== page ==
2024 Construction Industry Trends: Insights from New York State’s Contractors

By Joseph Peresan, on April 5th, 2024

Since 2003, our Construction & Real Estate team has conducted an annual survey of the New York State construction industry. The information contained in this year’s report, New York Contractors 2024 State of the Industry Study, is designed to help construction industry executives in assessing their standing on various issues, including financial management techniques and economic outlook. Its aim is to provide an assessment of whether their organization is competitive among other local construction companies.

This study is made up of insights from over 100 respondents at construction companies and contractors representing four size categories: under $10 million in, $10 to $24.9 million, $25 to 49.9 million and greater than $50 million in revenue. However, most of the survey respondents fell under the $50 million threshold.

The respondents were evenly mixed throughout the main geographic areas across New York, including many “regional” businesses with multiple locations within New York and surrounding states.

Check out the below for a look into some of the key findings.


Taking a dive into the construction industry requires an understanding of the contracts.

The overall breakdown between public and private sector work across all survey respondents revealed a decrease in the number of respondents performing primarily public work performed (48%) vs. those primarily performing private work (52%), compared to these amounts in the previous State of the Industry Survey. As can be seen from the past surveys, the amount of work from each source varies but consistently reverts to a 50/50 split. Whether that trend continues remains to be seen, but being flexible, such as working in both the public and private sectors, is important to sustain success.

Backlog is a sign of the economy and is an important statistic for construction companies to monitor. The data shows the construction industry continues to be a beneficiary of a strong economy in recent years with a majority of contractors (73%) responding that their backlog has either increased or remained the same compared to the previous year, an increase from the previous survey.


Overall, companies were more profitable in 2023 compared to 2022 based on survey responses, likely due to the relatively stable construction demand over the past several years. However, management should not be focused only on being profitable, but continuing to improve the company’s profitability.

Improving profitability should be one of the highest priorities on any contractor’s radar screen. With a strong majority of the respondents being more profitable in 2023 (approximately 95%), it comes as no surprise that also a strong majority of respondents (88%) indicated that field productivity increased or remained the same from the previous year. For those respondents whose productivity declined, most indicated that it was a function of the lack of availability of skilled labor.

Critical Issues

The construction industry faces many challenges today. However, one critical issue continues to remain at the forefront: the scarcity of skilled labor. It remains a struggle to attract an adequate amount of skilled labor to meet current construction demands, with an aging workforce further compounding the problem. The majority of respondents experienced significant project delays due to this shortage or were unable to bid on multiple projects altogether. The workforce is aging at a rapid pace, so workforce development of younger workers holds greater importance for the industry than ever before. More construction companies are emphasizing the need to prioritize investment in training programs to replenish experienced talent. The survey shows that over 60% of companies have an internal training program in place and approximately 80% of companies believe that is important or extremely important to have one.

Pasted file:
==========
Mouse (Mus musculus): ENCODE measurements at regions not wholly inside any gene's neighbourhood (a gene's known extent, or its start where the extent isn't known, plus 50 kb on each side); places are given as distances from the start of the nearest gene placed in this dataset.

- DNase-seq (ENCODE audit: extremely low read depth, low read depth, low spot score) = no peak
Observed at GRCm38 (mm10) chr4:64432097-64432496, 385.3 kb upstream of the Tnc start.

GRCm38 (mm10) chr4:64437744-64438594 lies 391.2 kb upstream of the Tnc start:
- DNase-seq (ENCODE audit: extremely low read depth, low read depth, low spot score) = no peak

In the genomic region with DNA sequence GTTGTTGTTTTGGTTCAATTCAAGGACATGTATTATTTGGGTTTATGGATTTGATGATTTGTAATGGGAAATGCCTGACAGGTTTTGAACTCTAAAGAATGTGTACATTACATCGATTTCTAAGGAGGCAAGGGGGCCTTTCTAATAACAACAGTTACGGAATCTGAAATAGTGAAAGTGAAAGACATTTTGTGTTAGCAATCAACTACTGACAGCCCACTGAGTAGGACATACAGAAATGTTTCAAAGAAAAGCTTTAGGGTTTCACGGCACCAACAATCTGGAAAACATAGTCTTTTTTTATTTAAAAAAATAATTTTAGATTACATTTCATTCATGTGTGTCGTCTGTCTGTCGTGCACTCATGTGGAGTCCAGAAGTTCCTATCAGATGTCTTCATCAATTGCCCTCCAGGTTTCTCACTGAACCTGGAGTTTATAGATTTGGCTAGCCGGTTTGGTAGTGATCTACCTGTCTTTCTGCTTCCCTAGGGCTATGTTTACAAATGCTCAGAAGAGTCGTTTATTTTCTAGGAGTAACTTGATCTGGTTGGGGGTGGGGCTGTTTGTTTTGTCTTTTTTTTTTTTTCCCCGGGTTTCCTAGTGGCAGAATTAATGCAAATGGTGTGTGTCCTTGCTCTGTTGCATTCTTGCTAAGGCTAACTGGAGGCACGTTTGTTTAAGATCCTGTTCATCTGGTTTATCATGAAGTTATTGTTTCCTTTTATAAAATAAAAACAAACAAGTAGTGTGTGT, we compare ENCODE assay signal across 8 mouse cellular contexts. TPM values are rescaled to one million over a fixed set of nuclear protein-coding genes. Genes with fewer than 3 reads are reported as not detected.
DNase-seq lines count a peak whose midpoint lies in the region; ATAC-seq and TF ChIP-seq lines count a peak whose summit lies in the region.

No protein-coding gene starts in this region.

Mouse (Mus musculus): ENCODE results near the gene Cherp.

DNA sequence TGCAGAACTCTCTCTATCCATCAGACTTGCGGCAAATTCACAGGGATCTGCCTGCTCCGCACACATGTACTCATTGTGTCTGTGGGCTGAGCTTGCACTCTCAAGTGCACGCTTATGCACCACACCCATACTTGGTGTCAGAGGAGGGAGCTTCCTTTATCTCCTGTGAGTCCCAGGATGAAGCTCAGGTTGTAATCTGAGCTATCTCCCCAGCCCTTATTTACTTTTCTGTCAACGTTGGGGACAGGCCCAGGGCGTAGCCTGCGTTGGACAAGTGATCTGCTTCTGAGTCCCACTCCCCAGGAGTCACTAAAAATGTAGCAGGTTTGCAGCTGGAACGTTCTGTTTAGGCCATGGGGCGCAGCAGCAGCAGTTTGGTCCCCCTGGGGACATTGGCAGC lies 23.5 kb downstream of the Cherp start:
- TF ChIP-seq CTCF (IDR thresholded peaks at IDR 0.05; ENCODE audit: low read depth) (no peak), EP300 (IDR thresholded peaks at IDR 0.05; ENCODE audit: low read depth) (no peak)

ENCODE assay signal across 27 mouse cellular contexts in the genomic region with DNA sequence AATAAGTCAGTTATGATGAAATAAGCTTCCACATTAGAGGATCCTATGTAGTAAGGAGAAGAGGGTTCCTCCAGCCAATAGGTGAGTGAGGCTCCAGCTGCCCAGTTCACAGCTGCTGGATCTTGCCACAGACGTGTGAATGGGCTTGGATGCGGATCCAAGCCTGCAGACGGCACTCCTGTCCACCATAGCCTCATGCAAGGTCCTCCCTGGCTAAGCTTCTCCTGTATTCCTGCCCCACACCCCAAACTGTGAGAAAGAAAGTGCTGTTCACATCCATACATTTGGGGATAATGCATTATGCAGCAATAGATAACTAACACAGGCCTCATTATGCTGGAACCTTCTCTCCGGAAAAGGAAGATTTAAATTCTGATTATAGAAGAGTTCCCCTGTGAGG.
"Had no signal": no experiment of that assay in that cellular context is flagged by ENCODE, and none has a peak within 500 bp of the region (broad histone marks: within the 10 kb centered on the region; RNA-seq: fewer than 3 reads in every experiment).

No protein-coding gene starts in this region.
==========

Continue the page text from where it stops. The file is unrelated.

Other critical issues that the majority of respondents deemed to be important to the industry include the availability of financing, elevated material costs, supply shortages, governmental regulations, and the overall state of the economy within the industry.

Outlook for the Future

The economy is a main driver of the construction industry. Typically, the construction industry is on a one to two-year lag compared to other industries. This is attributed to the nature of when contracts are funded and awarded, as the construction industry relies on growth from both public and private sector investment. One sector alone is not enough to prop up the industry and with a lack of investment in one of the two sectors, contractors can feel the work dry up. Top priorities of construction companies for the future include finding and developing skilled labor, strategic / organizational planning, and succession planning. Overall, the industry remains strong despite the current challenges companies face with the lack of skilled labor and high interest rates.

To download the full study, check out our Accounting for Construction page here. And if you need further guidance or have any questions on this topic, we are here to help. Please do not hesitate to reach out directly to Joseph Peresan at jperesan@bonadio.com or Nancy Cox, ncox@bonadio.com to discuss your specific situation.

This material has been prepared for general, informational purposes only and is not intended to provide, and should not be relied on for, tax, legal or accounting advice. Should you require any such advice, please contact us directly. The information contained herein does not create, and your review or use of the information does not constitute, an accountant-client relationship.

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